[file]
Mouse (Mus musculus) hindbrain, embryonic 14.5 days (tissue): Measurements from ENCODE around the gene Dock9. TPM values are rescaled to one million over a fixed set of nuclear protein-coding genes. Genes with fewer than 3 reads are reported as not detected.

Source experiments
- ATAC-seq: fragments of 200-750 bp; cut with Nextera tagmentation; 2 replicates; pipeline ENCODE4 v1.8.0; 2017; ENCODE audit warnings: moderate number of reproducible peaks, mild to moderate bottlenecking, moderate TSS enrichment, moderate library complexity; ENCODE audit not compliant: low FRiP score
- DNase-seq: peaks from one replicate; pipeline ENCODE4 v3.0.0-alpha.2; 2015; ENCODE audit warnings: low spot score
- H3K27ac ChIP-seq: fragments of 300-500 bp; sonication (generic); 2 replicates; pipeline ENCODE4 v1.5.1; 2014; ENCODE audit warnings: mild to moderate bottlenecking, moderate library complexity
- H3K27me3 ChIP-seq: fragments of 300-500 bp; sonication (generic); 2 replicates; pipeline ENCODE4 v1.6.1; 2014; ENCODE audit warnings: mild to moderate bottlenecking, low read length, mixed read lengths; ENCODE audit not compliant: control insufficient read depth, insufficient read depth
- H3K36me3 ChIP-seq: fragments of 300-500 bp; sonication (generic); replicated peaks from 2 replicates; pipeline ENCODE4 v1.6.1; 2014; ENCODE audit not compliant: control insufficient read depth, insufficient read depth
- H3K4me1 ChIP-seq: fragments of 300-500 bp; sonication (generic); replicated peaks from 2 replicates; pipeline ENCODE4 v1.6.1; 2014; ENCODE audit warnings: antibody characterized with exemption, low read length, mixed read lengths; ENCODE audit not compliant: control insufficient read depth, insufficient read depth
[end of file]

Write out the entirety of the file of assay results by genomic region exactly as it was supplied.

Mouse (Mus musculus) hindbrain, embryonic 14.5 days (tissue): Measurements from ENCODE around the gene Dock9. TPM values are rescaled to one million over a fixed set of nuclear protein-coding genes. Genes with fewer than 3 reads are reported as not detected.

Source experiments
- ATAC-seq: fragments of 200-750 bp; cut with Nextera tagmentation; 2 replicates; pipeline ENCODE4 v1.8.0; 2017; ENCODE audit warnings: moderate number of reproducible peaks, mild to moderate bottlenecking, moderate TSS enrichment, moderate library complexity; ENCODE audit not compliant: low FRiP score
- DNase-seq: peaks from one replicate; pipeline ENCODE4 v3.0.0-alpha.2; 2015; ENCODE audit warnings: low spot score
- H3K27ac ChIP-seq: fragments of 300-500 bp; sonication (generic); 2 replicates; pipeline ENCODE4 v1.5.1; 2014; ENCODE audit warnings: mild to moderate bottlenecking, moderate library complexity
- H3K27me3 ChIP-seq: fragments of 300-500 bp; sonication (generic); 2 replicates; pipeline ENCODE4 v1.6.1; 2014; ENCODE audit warnings: mild to moderate bottlenecking, low read length, mixed read lengths; ENCODE audit not compliant: control insufficient read depth, insufficient read depth
- H3K36me3 ChIP-seq: fragments of 300-500 bp; sonication (generic); replicated peaks from 2 replicates; pipeline ENCODE4 v1.6.1; 2014; ENCODE audit not compliant: control insufficient read depth, insufficient read depth
- H3K4me1 ChIP-seq: fragments of 300-500 bp; sonication (generic); replicated peaks from 2 replicates; pipeline ENCODE4 v1.6.1; 2014; ENCODE audit warnings: antibody characterized with exemption, low read length, mixed read lengths; ENCODE audit not compliant: control insufficient read depth, insufficient read depth